The contracts were executed on the same day, were part of the same transaction, and were designed to provide an integrated program of housing and medical care for the decedent and other residents. Paragraph 1 of the Care Agreement provides that no legal obligations are created pursuant to the agreement until the parties sign the separate Contract for Sale, and that the Contract for Sale is incorporated by reference. Similarly, Paragraph 8 of the Contract for Sale provides that if the parties do not enter into the Care Agreement, the Contract for Sale is cancelled. In view of these provisions, we agree with the finding of the trial court that the contracts were incorporated by reference. However when there is uncertainty or ambiguity in a contract or contracts and they are susceptible to more than one reasonable construction, then we must construe them most strongly against the party who drafted them, the appellant here. Barton v. Perryman, 265 Ark. 228, 577 S.W.2d 596 (1979); Christmas v. Raley, 260 Ark. 150, 539 S.W.2d 405 (1976); Prepakt Concrete Co. v. Whitehurst Bros., Inc., 261 Ark. 814, 552 S.W.2d 212 (1977). Further the drafter of a document is in a better position to convey a clarity in meaning by its choice of phraseology and words, and if there are any uncertainties, they will be construed against the drafter of the form if the language bears more than one reasonable meaning in its interpretation. Hall v. Weeks, 214 Ark. 703, 217 S.W.2d 828 (1949); and Pate v. Goyne, 212 Ark. 51, 204 S.W.2d 900 (1947).

Here, tested by these standards, we hold there is substantial evidence to support the court's findings that if a buyer were required to give 120 days' notice of his desire to terminate the Contract for Sale, Paragraph 5(A)(1) and part of 5(A)(2) would be "meaningless", and that if the 120 days notice governed termination of both contracts, the third sentence of Paragraph 16(d) would be "totally unnecessary". This is a reasonable construction even though we treat the contracts as a single instrument. The appellant, the proponent of the contracts, was in a better position to prevent any ambiguities by easily expressing its intent in plain English by reiterating the 120 days' cancellation notice in the cancellation provision of the Contract for Sale. The written notice of cancellation submitted by the decedent effectively cancelled the Contract for Sale on the date of delivery.

Since there was no notice of crossappeal by the appellee, we do not consider the issues presented therein.

Affirmed on direct and cross-appeal. FOGLEMAN, C. J., dissents. `

*162 FOGLEMAN, Chief Justice, dissenting.

It is extremely difficult for me to see how it can possibly be said that the two instruments involved are the result of a single transaction and are incorporated into each other by reference[1] (which makes them a single contract) and then say that there are two separate and independent means of termination for each contract. If all provisions are read in the light of each other, the two provisions in question can be read harmoniously. This the courts must do, if at all possible. Continental Casualty Co. v. Davidson, 250 Ark. 35, 463 S.W.2d 652. There are provisions other than those reproduced in the majority opinion that are material to the inquiry here. In reading these provisions and those set out in the majority opinion, the court should give heed to its own teachings in Fowler v. Unionaid Life Ins. Co., 180 Ark. 140, 20 S.W.2d 611. In essence, they were: The intention of the parties to a contract is to be gathered, not from particular words and phrases, but from the whole context of the contract, even though the immediate object of the inquiry is the meaning of an isolated clause; the interpretation must be upon the entire contract and not upon disjointed or particular parts of it; the contract must be viewed from beginning to end and all its terms must pass in review, for one clause may modify, limit or illuminate the other; seeming contradictions must be harmonized, if that course is reasonably possible; and each of a contract's provisions must be considered in connection with the others.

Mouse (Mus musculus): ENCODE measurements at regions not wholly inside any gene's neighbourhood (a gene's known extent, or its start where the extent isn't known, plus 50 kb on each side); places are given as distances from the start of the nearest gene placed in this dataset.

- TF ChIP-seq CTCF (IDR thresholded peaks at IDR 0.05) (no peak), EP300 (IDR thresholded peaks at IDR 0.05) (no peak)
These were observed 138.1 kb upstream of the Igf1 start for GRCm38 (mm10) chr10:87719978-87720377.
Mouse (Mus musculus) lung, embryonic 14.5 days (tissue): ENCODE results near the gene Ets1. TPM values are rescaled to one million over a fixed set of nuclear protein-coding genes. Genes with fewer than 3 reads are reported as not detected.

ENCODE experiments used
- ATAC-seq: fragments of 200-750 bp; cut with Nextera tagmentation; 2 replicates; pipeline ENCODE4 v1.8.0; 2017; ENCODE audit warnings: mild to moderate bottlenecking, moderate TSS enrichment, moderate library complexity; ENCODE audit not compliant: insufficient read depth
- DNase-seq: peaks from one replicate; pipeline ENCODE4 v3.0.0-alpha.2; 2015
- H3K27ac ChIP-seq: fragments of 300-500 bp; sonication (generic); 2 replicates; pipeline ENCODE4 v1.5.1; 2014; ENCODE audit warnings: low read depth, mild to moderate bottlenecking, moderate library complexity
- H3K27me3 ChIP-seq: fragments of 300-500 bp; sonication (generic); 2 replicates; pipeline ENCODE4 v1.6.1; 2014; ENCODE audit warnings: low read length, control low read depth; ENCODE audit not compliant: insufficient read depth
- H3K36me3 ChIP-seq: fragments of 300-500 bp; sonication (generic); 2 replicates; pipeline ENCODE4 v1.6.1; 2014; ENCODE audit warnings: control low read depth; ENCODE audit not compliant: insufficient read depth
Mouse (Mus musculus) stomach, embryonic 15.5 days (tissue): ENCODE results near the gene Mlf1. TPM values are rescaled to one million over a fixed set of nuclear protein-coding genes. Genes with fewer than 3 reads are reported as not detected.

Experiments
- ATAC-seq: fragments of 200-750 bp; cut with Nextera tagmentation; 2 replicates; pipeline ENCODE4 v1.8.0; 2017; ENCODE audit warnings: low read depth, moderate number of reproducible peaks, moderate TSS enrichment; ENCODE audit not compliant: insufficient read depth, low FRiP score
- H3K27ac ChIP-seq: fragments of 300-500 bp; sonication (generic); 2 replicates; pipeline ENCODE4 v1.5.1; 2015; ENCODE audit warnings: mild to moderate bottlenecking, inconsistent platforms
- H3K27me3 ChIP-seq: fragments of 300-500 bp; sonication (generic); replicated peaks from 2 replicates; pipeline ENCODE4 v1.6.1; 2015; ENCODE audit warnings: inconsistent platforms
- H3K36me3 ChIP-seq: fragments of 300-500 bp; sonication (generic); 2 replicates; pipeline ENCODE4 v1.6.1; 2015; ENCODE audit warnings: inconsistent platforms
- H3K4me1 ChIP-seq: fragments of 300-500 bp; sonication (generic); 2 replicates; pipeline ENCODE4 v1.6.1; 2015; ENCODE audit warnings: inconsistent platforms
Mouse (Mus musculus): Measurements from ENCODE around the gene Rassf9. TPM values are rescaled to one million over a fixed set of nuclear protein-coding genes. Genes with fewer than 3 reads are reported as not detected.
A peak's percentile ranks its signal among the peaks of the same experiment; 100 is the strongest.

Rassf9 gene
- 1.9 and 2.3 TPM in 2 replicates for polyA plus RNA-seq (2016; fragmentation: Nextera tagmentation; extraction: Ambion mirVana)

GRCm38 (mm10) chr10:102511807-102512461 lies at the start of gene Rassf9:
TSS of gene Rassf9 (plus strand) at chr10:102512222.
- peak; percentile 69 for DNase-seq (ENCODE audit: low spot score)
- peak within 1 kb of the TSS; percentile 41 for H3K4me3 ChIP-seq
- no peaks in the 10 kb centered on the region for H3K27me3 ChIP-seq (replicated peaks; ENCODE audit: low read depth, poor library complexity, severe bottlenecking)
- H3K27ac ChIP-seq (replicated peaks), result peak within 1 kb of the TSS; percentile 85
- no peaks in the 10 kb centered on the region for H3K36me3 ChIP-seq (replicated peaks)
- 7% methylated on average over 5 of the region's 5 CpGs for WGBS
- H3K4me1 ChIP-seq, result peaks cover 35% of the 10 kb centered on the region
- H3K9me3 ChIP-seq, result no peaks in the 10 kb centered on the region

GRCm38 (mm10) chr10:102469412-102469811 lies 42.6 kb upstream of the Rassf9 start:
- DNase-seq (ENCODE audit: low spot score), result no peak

In the "Contract for the Sale of Life Estate in Living Unit," there are these provisions:

* * * It is understood Seller reserves for its duly authorized officers and employees the right of entry and use as to the facilities aforesaid for management, maintenance and emergency purposes and any other purpose in connection with the duties imposed on Seller by Care Agreement with Elcare, Inc., sometimes herein referred to as "Care Agreement", executed in connection with this agreement and made a part hereof by reference. Seller agrees to furnish a policy of title insurance for the life estate in said Living Unit, in an amount equal to the purchase price, subject, however, to exceptions contained in the above description and as otherwise herein contained. 4. Time shall be and hereby is made the essence of this contract and of each and all of the conditions herein contained. * * * In the event Buyer and Seller do not enter into the agreement known as Care Agreement of Elcare, Inc., or that agreement is voided prior to occupancy of Living Unit by Buyer, the sum of Twentyfive Hundred and no/100 Dollars ($2,500.00) paid herewith shall be refunded to Buyer and this Contract shall be cancelled.

Pertinent provisions of "Care Agreement of Elcare, Inc." are: